However, this weakness is overshadowed in contrast, from their colleagues "Dassault Rafale" which is not a finished product yet. According to some experts, if Euro-Consortium invite Indians to some form of participation in the program of the fighter with the localization of production sites, the impact of Delhi on the final shape of the resulting aircraft may be as much greater than in the case of the Rafale. Though such a proposal would be difficult to pass.
Other experts also believe that the favorite is just the Rafale, and associate it with the strategy of Delhi in the policy of military-technical cooperation. In military aviation in India already have a French fighter Mirage 2000.
Under this approach, the inclusion of South Asian powers for new aircraft of the Fifth Republic is a kind of tool access to modern French technology. The question of the extent and level of trade: for the supply of 126 "Rafales" procured by the French Air Force in small quantities and has absolutely did not find success in the global aviation market , New Delhi is able to bargain for a lot of interesting things. And definitely much more than a side project: advancing the modernization of existing Mirage.
By the strong points of Rafale, as has been said, relates the fact that the French, unlike Euro-Consortium can work on a method of "one window". And so in this case legal methods of solving problems will not apply (wherewith the history of French military and technical cooperation with third countries is rich and plentiful).
One thing that other competitors don’t posses is the ability to mass produce complex equipment like AFAR (in a short notice), that is so easily achieved by Russians & the Americans. It seems that both Paris and London promised something to Delhi; in fact, they (probably) promised a lot, and the promises were convincing. It's not hard to guess that in order to sell something that doesn't exist yet, the seller must make extra discounts.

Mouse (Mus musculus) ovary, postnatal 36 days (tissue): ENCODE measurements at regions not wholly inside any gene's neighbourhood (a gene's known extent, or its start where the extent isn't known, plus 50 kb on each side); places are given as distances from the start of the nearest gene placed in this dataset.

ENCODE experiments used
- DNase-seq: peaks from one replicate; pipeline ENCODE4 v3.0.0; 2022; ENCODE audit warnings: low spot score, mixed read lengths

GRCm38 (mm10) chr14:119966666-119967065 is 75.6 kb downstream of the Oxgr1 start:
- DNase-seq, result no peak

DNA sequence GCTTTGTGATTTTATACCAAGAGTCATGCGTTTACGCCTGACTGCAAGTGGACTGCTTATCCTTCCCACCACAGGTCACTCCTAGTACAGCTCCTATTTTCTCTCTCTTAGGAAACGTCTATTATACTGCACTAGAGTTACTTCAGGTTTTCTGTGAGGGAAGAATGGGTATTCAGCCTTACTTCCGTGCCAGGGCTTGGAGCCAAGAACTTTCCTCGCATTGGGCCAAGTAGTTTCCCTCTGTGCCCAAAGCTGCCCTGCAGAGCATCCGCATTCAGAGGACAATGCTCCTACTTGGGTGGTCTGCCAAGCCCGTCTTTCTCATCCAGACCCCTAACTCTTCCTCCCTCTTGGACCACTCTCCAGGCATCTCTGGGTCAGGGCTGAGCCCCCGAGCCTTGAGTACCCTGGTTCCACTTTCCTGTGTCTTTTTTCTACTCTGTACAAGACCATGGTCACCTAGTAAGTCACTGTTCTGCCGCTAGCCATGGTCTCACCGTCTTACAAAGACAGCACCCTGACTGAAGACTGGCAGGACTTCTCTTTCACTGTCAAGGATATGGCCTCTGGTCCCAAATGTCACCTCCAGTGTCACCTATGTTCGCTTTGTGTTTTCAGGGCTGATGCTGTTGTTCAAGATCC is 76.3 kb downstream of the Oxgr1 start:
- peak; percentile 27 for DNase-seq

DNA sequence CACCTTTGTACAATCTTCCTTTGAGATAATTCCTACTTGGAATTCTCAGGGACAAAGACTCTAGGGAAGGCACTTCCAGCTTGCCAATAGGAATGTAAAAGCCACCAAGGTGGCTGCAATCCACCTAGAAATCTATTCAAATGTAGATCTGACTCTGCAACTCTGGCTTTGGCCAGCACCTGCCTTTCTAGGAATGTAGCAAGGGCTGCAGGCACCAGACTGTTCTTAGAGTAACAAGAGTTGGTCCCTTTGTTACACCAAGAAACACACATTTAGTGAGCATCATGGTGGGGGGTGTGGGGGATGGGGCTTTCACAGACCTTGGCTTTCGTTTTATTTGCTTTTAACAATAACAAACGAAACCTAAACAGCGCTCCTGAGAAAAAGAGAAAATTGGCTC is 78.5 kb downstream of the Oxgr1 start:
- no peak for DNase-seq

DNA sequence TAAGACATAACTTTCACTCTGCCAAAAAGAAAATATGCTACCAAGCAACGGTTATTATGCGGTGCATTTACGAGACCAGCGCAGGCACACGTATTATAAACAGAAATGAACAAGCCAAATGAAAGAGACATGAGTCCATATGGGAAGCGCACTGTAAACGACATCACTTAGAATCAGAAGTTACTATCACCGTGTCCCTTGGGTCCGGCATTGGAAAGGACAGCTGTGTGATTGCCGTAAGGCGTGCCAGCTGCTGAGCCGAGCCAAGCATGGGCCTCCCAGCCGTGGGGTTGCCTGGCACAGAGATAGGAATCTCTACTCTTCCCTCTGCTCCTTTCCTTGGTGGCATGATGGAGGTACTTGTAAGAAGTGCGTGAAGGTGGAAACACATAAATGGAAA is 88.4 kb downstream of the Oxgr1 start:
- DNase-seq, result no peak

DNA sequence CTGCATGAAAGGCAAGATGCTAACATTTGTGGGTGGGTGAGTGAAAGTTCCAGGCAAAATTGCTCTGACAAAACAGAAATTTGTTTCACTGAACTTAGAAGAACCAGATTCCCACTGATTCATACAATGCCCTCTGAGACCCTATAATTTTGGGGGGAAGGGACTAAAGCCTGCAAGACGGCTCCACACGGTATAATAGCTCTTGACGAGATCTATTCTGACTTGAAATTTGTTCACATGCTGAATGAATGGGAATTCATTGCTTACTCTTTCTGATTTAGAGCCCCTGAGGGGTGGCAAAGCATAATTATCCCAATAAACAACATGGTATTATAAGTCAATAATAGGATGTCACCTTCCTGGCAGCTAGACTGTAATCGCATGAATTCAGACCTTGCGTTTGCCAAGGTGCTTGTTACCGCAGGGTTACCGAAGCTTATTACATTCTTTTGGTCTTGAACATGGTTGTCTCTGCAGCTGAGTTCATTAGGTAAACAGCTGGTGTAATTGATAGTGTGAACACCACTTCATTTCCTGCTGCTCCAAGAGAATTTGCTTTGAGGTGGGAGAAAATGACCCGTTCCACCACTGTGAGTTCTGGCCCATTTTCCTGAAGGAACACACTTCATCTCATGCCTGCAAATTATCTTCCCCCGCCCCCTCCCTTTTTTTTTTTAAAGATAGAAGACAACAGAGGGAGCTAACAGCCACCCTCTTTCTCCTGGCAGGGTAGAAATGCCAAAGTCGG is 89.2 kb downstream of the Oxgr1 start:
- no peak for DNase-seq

Worth a closer look at how the story will evolve with the tender in order to understand which of the two former colonial empires is ready to bring more offerings to the foot of the throne of the Mughals.
Be that as it may, but results so far achieved for Russian aircraft manufacturers, in spite of the formal failure MiG, are strategically important. Technological structure of the Indian market of military aviation will not change. Whichever of the two aircraft selected or awarded victory in the Indian Air Force will remain the same players as before: the British, French and us. So it was in the 60's, when Delhi used the MiG-21 and the "Hawker Hunters" with "Dassault Mystère". So it was in the 80's, when the MiG-27 side by side with the Jaguar and MiG-29 stood next to the "Mirage". There are things that India has not changed for decades, because they are caused by well-constructed state strategy of diversification of suppliers, despite the seemingly enormous plane ‘Bazar’.
Not fatal, but anxious
Panic in the national press about the failures of MiG, leading some analysts to sudden stunning conclusions of dissolving MiG firm, is devoid of any foundations. At least already even without MMRCA the MiG cooperation for the next several years is noticeably loaded by orders- as confirmed by external and internal perceived orders.